After a few hours, we were told they thought he had pneumonia and that he needed an overnight stay, various tests, etc. When we were given the anticipated bill, our mouths dropped. It was over $2,000. When the clinician handed us the sheet of paper though, she told us to ask questions if needed. At the time, I was still in grad school, and my husband was unemployed (what a winning financial combo, I know!). So my husband started asking questions about each item, and that was when we were told not everything was absolutely necessary. It was kind of a new concept for me to "negotiate" terms at a medical center. I had background thinking, as a human- or at least as a lucky health-insured human in a developed country- that if something is medically needed and available, it's done. Of course I wanted the best care for Captain, and I was a little uncomfortable trying to negotiate a "bargain basement" medical treatment. At the same time, forking out over 2 grand for everything under the sun was a hard pill to swallow...

In the end, we ended up paying for what was necessary to get him better, while balancing cost- which meant leaving out a few diagnostic tests, but paying for x-rays and overnight treatment, somewhere around $1,200 I think. Ouch. That was when I started looking in to pet insurance- which would have reduced my out-of-pocket cost to only a few hundred dollars. I signed up for a pet insurance plan through VPI shortly thereafter, and it has helped to cover some costs for heartworm and flea meds, yearly checkups, and portions of other vet visits.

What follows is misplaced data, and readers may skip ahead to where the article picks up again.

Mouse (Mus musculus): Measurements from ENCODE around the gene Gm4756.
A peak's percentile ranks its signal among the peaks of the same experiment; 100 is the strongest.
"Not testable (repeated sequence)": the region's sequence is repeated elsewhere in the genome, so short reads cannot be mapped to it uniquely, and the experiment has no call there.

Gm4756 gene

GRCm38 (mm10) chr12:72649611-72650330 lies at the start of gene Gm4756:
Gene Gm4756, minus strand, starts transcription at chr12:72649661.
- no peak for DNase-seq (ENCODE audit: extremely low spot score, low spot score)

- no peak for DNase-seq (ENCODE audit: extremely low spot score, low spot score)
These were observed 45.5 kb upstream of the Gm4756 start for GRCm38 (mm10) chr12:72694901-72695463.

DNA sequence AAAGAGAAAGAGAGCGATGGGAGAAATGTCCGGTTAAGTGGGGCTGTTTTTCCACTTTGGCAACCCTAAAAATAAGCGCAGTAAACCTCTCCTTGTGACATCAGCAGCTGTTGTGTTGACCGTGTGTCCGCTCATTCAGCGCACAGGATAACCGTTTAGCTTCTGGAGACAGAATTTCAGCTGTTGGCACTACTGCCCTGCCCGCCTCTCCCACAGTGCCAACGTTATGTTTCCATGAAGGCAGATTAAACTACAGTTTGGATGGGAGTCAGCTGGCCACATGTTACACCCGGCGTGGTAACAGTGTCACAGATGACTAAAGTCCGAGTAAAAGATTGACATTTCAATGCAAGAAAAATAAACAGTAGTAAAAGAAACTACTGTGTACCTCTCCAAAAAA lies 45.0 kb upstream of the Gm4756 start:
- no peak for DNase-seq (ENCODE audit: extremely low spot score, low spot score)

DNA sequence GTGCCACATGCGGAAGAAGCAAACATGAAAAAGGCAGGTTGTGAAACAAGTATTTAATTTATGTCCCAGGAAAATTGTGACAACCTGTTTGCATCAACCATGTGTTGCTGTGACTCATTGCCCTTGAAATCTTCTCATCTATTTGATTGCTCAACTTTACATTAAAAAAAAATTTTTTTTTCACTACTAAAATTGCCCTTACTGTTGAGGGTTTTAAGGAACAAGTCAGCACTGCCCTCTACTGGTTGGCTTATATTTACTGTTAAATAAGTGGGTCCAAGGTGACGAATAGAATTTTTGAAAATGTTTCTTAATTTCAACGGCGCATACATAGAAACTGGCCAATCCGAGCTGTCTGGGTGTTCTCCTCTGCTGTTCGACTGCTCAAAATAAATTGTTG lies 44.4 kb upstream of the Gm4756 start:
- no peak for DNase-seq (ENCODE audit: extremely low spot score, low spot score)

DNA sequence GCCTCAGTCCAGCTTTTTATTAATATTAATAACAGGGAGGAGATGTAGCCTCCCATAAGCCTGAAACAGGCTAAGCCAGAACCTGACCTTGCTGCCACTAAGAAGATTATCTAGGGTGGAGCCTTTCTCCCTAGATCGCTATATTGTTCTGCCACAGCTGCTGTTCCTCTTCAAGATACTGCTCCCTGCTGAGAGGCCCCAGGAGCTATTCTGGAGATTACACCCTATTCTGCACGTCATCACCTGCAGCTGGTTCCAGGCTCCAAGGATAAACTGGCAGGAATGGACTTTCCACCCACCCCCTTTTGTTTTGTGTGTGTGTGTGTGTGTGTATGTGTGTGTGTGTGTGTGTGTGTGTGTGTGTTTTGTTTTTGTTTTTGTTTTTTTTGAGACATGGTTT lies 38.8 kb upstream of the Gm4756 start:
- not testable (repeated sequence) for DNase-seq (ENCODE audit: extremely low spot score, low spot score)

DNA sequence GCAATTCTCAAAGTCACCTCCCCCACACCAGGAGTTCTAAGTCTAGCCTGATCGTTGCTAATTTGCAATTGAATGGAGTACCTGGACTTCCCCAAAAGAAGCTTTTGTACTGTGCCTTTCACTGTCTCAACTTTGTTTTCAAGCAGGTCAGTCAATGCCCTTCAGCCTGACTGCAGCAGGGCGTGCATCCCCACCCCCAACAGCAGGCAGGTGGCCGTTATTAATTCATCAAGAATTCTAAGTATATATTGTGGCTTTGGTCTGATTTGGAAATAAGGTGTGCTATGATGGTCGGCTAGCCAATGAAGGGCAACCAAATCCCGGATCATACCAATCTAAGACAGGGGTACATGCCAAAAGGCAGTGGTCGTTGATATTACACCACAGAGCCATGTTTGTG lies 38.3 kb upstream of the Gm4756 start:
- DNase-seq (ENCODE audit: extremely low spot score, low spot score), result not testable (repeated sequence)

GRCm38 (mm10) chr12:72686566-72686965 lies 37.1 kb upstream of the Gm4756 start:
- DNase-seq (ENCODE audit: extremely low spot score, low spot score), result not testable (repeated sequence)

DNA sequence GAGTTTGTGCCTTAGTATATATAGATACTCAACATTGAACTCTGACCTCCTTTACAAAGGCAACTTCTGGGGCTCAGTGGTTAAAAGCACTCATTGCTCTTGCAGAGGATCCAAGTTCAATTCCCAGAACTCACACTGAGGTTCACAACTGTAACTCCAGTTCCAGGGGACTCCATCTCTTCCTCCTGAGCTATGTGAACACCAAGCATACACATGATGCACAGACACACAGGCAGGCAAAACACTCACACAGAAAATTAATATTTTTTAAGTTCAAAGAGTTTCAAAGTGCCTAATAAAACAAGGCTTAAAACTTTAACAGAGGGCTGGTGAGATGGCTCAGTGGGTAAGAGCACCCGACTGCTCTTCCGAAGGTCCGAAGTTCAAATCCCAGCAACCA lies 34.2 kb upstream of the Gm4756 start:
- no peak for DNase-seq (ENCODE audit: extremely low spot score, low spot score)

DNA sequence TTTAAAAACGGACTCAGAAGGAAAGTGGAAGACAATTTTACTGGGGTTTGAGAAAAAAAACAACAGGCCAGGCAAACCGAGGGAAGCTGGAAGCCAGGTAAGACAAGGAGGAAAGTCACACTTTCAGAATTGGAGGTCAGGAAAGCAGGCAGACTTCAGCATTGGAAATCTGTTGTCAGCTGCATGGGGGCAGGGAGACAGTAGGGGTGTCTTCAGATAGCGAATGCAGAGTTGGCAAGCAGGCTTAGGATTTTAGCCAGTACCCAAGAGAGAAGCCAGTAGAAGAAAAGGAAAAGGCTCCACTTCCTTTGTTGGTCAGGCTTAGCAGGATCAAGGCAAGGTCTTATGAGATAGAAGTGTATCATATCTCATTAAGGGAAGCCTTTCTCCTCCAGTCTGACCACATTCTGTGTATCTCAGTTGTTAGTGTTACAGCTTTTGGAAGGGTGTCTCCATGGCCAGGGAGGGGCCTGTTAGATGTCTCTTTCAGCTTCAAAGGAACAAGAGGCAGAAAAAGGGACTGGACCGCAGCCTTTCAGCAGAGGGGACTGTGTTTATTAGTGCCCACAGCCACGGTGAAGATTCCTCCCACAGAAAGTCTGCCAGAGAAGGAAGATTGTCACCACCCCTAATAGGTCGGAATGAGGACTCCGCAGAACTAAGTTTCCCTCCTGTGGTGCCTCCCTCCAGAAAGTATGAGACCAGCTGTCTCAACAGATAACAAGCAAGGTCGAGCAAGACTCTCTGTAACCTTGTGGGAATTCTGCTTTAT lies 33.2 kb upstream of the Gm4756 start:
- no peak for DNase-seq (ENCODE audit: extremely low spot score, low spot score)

After two full years of a (thankfully!!) completely healthy pup, though, I'm starting to question our $49/month payments, especially when I look over the list of benefits schedules and limits. Allergies are only covered as one incident (no matter how many times you go to the vet for allergic episodes), something to consider for Vizslas especially. And there are other considerations...

Accidents happen...
Our pet insurance experience by the numbers:
  • During the time we've had pet insurance (about 2.5 years), we've had an average of 42% of our vet costs reimbursed. That sounds fairly helpful, except that we are paying a month rate, and the savings haven't been offset by the amount we've spent.
  • Comparing the cost we've spent on vet bills to the cost with vet bills+ pet insurance less pet insurance reimbursements, we've spent an extra 17% (about $350 more during our 2.5 year pet-insurance coverage, above the cost we would have spent on vet bills alone during this time had we not payed for pet insurance.
  • If we had gotten pet insurance right when Captain was a puppy, before any giardia, kennel cough, or pneumonia (which we had to claim as pre-existing conditions, and for which we cannot receive any reimbursements for), we would have saved a few hundred dollars.